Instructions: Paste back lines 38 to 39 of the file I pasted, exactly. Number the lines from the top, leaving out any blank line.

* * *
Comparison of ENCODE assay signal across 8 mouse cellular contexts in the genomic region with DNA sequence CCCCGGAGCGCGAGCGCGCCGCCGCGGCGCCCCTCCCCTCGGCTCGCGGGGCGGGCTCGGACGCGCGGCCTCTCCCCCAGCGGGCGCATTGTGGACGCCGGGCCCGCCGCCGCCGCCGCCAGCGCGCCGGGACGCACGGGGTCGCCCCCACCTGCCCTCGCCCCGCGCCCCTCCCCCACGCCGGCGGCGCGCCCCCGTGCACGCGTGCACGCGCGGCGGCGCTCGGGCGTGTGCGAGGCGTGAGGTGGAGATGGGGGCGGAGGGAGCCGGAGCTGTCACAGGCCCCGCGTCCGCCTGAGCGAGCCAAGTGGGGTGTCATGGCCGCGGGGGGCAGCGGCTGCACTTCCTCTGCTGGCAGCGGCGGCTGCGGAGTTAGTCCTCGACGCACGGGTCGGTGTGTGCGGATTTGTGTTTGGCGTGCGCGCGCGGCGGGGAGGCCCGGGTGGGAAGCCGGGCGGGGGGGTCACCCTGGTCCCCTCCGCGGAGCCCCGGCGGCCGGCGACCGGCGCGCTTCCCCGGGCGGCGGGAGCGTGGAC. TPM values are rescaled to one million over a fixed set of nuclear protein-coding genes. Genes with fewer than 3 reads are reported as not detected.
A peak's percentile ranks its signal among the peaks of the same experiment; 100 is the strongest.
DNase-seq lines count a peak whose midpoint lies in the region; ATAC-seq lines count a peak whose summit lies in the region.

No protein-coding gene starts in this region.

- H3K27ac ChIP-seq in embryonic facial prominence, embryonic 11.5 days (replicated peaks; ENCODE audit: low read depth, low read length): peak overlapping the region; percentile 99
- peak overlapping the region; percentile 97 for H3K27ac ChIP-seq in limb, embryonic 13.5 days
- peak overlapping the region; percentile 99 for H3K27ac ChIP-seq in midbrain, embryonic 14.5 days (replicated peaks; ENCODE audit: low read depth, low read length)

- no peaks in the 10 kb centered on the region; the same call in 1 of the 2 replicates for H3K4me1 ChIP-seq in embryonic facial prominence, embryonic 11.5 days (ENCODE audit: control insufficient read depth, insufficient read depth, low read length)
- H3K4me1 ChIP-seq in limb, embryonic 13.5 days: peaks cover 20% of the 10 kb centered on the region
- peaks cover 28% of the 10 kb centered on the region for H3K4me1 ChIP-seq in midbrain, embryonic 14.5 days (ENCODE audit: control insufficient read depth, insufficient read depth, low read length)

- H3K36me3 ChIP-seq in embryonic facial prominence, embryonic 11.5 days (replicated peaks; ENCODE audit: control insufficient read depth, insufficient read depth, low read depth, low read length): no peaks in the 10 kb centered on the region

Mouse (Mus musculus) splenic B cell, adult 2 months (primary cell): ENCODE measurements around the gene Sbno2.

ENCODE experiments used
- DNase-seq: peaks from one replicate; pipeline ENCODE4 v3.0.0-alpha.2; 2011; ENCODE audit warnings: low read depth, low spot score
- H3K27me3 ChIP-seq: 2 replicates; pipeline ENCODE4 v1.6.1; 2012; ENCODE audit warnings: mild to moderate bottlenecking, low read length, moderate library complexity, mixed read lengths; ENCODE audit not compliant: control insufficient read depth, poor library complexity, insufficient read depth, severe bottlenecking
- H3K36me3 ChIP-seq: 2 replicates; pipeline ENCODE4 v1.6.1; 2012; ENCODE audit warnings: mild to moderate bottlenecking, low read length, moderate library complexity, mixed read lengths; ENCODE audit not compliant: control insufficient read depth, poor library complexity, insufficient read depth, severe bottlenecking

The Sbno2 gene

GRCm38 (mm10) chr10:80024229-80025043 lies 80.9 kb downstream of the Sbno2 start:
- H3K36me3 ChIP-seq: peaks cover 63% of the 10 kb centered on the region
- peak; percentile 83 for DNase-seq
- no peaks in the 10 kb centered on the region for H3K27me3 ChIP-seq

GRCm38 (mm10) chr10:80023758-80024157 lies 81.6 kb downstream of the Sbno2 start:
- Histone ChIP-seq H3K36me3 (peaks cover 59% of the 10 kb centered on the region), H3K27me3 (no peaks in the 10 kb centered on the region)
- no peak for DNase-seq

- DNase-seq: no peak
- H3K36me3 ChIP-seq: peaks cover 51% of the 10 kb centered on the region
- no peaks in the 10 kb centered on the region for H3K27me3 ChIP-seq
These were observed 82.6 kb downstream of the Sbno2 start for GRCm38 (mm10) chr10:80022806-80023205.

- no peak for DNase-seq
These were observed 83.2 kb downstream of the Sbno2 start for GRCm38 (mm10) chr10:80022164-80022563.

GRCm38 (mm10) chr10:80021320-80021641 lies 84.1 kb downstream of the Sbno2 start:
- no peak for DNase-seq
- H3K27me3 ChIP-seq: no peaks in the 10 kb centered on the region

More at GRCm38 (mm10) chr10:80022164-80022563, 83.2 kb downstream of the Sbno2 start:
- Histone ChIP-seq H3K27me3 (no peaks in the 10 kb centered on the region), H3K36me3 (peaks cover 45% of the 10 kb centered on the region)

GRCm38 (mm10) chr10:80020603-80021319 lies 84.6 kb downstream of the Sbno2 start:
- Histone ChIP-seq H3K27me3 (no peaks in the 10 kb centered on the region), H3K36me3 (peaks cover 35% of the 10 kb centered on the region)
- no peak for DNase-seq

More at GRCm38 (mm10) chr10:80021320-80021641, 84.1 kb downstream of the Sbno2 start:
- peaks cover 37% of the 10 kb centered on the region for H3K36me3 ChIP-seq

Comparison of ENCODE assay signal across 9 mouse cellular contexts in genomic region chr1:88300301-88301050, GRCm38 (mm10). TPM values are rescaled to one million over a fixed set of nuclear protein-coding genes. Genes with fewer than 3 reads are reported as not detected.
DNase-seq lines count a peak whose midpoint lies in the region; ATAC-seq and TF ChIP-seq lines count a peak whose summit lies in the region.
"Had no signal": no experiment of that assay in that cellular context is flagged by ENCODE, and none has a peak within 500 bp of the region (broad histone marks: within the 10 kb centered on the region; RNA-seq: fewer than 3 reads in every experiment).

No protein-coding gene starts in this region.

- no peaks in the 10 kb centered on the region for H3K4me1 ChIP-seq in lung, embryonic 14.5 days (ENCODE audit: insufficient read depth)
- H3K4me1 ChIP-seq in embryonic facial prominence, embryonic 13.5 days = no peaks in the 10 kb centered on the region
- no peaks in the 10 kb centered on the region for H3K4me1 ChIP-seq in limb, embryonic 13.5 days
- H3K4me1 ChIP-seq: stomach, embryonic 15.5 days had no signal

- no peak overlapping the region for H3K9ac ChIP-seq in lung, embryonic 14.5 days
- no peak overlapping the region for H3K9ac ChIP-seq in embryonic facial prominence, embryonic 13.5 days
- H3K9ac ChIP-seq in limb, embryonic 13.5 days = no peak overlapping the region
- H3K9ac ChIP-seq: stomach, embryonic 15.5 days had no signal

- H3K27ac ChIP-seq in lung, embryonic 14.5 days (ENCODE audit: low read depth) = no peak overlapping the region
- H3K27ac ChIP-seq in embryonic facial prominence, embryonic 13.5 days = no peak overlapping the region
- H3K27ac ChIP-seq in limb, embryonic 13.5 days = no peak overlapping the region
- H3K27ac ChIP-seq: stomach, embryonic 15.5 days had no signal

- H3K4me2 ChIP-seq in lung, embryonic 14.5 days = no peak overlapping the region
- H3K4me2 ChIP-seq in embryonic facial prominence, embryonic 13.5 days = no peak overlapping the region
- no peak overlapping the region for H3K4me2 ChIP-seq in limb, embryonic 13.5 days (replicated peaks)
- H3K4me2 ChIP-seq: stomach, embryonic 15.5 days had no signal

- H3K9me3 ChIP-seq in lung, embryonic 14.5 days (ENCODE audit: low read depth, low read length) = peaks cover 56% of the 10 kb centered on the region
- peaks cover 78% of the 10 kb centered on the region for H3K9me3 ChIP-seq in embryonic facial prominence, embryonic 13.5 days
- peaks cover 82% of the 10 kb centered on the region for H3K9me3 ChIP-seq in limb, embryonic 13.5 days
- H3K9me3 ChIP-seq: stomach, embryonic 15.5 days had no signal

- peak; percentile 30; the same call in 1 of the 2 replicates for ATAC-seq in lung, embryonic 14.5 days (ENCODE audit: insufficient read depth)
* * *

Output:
- no peak for DNase-seq

More at GRCm38 (mm10) chr10:80021320-80021641, 84.1 kb downstream of the Sbno2 start: